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California debate resurrects StarLink debacle

(Tuesday, Oct. 5, 2004 -- CropChoice news) -- Philip Brasher, Des Moines Register: Washington, D.C. - StarLink lives on.

Four years after becoming one of the most notorious products of biotechnology, anti-biotech activists are using the example of StarLink in their campaign to ban the growing of genetically engineered crops in four California counties.

First, Iowa. Next, California. Or so goes the logic.

The discovery of StarLink corn in taco shells roiled U.S. grain export markets and forced nationwide food recalls. StarLink was approved for animal feed but not for human consumption. Activists are warning California farmers a similar disaster could happen to them.

Two northern California counties, Mendocino and Trinity, have already banned the cultivation of biotech crops. Those two will hardly matter in the grand scheme of American agriculture because they are not big agricultural counties.

But now anti-biotech activists are targeting some counties with significant agriculture, including Butte County, California's second-largest rice producer. Butte County farmers did $252 million in sales in 2002.

The activists say this is the start of a statewide movement to stop biotech agriculture in California.

So far, California producers grow relatively few biotech crops, mostly cotton, but there is a vigorous debate going on over whether the state's farmers should try Roundup Ready rice when it comes on the market.

"We have an opportunity here that wasn't available in the Midwest because the technology was rushed to market so quickly there," said Renata Brillinger of Californians for GE-Free Agriculture.

Her organization does not take a position on the ballot measures, but it recently organized a series of speaking events for several Midwest farmers and activists in Butte County and other farming areas.

George Naylor of Churdan, Ia., president of the National Family Farm Coalition, spoke recently to journalism students at the University of California-Berkeley and also at an event for farmers in Watsonville, Calif.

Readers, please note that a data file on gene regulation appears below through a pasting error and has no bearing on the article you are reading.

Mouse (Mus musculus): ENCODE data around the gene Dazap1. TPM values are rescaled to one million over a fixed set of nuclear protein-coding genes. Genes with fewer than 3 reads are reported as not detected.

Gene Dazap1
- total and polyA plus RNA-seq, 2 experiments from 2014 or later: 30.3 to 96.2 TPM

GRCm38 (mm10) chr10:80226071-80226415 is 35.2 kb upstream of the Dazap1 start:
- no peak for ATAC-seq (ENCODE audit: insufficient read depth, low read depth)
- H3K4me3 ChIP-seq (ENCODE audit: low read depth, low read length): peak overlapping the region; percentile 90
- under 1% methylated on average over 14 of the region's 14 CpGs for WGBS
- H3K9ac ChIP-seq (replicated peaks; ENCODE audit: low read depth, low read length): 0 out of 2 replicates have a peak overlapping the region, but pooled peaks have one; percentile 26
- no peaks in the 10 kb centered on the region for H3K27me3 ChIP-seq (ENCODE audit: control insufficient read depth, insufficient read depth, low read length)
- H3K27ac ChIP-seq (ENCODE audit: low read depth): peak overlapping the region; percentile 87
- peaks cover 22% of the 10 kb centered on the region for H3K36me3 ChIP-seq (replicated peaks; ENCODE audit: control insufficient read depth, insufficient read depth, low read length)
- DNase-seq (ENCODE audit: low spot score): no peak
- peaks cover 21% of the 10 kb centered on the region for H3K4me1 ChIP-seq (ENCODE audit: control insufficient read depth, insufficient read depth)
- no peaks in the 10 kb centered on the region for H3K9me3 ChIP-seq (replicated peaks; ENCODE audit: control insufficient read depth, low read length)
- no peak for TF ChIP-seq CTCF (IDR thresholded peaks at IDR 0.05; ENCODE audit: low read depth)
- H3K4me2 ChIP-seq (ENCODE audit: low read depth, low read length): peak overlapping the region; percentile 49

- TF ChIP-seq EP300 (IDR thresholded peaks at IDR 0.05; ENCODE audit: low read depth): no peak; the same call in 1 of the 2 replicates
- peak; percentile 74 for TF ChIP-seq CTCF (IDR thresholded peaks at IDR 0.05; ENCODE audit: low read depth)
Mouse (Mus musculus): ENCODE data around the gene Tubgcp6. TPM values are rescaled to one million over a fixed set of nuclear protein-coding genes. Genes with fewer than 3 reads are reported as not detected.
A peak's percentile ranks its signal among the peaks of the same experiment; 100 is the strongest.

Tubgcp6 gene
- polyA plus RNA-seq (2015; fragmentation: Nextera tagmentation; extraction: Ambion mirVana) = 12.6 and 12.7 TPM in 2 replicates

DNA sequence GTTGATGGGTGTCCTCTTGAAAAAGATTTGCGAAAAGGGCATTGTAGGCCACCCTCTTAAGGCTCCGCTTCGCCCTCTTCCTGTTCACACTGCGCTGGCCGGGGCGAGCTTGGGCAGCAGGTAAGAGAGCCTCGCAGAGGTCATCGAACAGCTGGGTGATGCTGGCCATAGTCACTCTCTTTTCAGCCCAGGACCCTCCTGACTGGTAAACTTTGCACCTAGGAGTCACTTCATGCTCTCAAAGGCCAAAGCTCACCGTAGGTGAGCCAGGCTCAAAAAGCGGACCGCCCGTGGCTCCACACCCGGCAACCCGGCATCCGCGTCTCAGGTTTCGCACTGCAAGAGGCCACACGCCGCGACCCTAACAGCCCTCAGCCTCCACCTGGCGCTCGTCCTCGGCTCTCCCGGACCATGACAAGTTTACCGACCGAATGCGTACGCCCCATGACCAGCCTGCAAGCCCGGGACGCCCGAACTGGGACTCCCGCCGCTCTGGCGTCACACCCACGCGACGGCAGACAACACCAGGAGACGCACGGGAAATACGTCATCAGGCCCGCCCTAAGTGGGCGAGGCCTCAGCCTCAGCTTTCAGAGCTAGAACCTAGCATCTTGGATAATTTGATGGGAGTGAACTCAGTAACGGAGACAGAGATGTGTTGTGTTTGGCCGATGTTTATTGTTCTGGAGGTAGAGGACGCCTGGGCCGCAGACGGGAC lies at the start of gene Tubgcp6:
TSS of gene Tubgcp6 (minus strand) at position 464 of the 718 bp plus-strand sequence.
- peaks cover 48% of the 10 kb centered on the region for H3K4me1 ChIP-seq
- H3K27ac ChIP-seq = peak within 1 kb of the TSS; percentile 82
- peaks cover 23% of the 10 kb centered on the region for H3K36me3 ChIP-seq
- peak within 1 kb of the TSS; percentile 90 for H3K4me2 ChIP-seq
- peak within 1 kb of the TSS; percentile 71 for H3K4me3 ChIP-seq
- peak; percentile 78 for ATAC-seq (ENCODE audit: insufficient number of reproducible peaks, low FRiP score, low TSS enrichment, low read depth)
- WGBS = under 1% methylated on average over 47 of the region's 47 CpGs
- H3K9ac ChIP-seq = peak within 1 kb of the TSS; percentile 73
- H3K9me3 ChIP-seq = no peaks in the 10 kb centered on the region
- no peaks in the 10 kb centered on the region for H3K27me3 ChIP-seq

"I thought it was important that farmers and consumers get some independent information about genetically modified crops other than from the corporations that stand to gain from the sale of these products," Naylor said.

Watsonville is not in one of the counties with a November ballot measure, and the issue did not come up during the meeting there, but Naylor said there is reason for Iowans to watch what is going on in California.

"They need to be worried about whether people decide they aren't going to eat GM crops. That's always a possibility," he said.

When the issue came up earlier this year in Mendocino County, the biotech companies took the lead in fighting the referendum, spending more than $600,000 through CropLife America, an industry trade group.

This time around, conventional farmers are taking the lead. The California Cattlemen's Association is helping out, lending a top official to the pro-biotech campaign. The president of the American Farm Bureau Federation, Bob Stallman, went to Butte County in August to raise money for opponents of Measure D, the anti-biotech referendum.

While the Farm Bureau views these ballot measures as isolated actions, "we're watching them very closely," said Michelle Gorman, director of regulatory issues of the organization. "We don't like what's happening there."

Be sure that the biotech industry is watching what is happening in California, too, even if company executives are keeping their heads down.

The Butte County vote will provide a better gauge of sentiment in the state.

"After November we'll have a better grasp" of whether there is a trend, said Lisa Dry, a spokeswoman for the Biotechnology Industry Organization. "We really haven't been tested in an agricultural area."

Source: http://desmoinesregister.com/apps/pbcs.dll/article?AID=/20041003/BUSINESS03/410030315/